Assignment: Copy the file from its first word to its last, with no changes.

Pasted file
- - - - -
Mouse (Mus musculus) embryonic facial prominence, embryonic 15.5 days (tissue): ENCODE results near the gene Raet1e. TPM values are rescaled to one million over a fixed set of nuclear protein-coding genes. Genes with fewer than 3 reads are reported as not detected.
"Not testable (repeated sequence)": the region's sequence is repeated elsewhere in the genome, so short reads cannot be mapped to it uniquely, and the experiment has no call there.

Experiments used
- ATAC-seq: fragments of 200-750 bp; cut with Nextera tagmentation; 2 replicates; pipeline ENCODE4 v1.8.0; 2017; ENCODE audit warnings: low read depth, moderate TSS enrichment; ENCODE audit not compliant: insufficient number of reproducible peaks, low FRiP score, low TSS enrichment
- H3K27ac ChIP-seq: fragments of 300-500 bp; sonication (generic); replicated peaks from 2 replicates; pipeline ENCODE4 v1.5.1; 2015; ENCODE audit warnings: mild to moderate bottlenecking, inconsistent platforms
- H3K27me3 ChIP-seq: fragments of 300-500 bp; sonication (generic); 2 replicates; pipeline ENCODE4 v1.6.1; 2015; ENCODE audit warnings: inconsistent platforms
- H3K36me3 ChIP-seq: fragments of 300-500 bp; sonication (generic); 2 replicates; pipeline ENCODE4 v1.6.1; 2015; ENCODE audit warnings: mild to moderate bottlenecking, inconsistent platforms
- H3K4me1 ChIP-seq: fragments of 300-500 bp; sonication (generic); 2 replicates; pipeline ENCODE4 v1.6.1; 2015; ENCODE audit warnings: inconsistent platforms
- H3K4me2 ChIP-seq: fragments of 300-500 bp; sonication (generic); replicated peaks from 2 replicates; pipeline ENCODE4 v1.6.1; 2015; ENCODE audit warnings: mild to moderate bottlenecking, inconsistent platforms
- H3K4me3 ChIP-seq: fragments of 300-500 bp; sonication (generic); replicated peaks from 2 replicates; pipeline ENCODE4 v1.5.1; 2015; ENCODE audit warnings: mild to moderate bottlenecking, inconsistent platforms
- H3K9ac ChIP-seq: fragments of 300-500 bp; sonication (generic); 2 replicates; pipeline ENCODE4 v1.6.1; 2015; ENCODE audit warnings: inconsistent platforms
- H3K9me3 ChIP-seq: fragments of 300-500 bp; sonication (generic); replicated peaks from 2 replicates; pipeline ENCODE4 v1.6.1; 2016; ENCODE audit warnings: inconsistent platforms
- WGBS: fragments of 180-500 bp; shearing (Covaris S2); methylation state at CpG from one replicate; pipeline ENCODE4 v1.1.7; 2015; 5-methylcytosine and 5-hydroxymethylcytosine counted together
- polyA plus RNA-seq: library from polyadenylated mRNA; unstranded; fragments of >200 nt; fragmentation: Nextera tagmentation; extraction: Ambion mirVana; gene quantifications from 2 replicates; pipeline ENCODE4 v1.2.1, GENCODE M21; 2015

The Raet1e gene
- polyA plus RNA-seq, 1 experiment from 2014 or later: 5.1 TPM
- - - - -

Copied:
Mouse (Mus musculus) embryonic facial prominence, embryonic 15.5 days (tissue): ENCODE results near the gene Raet1e. TPM values are rescaled to one million over a fixed set of nuclear protein-coding genes. Genes with fewer than 3 reads are reported as not detected.
"Not testable (repeated sequence)": the region's sequence is repeated elsewhere in the genome, so short reads cannot be mapped to it uniquely, and the experiment has no call there.

Experiments used
- ATAC-seq: fragments of 200-750 bp; cut with Nextera tagmentation; 2 replicates; pipeline ENCODE4 v1.8.0; 2017; ENCODE audit warnings: low read depth, moderate TSS enrichment; ENCODE audit not compliant: insufficient number of reproducible peaks, low FRiP score, low TSS enrichment
- H3K27ac ChIP-seq: fragments of 300-500 bp; sonication (generic); replicated peaks from 2 replicates; pipeline ENCODE4 v1.5.1; 2015; ENCODE audit warnings: mild to moderate bottlenecking, inconsistent platforms
- H3K27me3 ChIP-seq: fragments of 300-500 bp; sonication (generic); 2 replicates; pipeline ENCODE4 v1.6.1; 2015; ENCODE audit warnings: inconsistent platforms
- H3K36me3 ChIP-seq: fragments of 300-500 bp; sonication (generic); 2 replicates; pipeline ENCODE4 v1.6.1; 2015; ENCODE audit warnings: mild to moderate bottlenecking, inconsistent platforms
- H3K4me1 ChIP-seq: fragments of 300-500 bp; sonication (generic); 2 replicates; pipeline ENCODE4 v1.6.1; 2015; ENCODE audit warnings: inconsistent platforms
- H3K4me2 ChIP-seq: fragments of 300-500 bp; sonication (generic); replicated peaks from 2 replicates; pipeline ENCODE4 v1.6.1; 2015; ENCODE audit warnings: mild to moderate bottlenecking, inconsistent platforms
- H3K4me3 ChIP-seq: fragments of 300-500 bp; sonication (generic); replicated peaks from 2 replicates; pipeline ENCODE4 v1.5.1; 2015; ENCODE audit warnings: mild to moderate bottlenecking, inconsistent platforms
- H3K9ac ChIP-seq: fragments of 300-500 bp; sonication (generic); 2 replicates; pipeline ENCODE4 v1.6.1; 2015; ENCODE audit warnings: inconsistent platforms
- H3K9me3 ChIP-seq: fragments of 300-500 bp; sonication (generic); replicated peaks from 2 replicates; pipeline ENCODE4 v1.6.1; 2016; ENCODE audit warnings: inconsistent platforms
- WGBS: fragments of 180-500 bp; shearing (Covaris S2); methylation state at CpG from one replicate; pipeline ENCODE4 v1.1.7; 2015; 5-methylcytosine and 5-hydroxymethylcytosine counted together
- polyA plus RNA-seq: library from polyadenylated mRNA; unstranded; fragments of >200 nt; fragmentation: Nextera tagmentation; extraction: Ambion mirVana; gene quantifications from 2 replicates; pipeline ENCODE4 v1.2.1, GENCODE M21; 2015

The Raet1e gene
- polyA plus RNA-seq, 1 experiment from 2014 or later: 5.1 TPM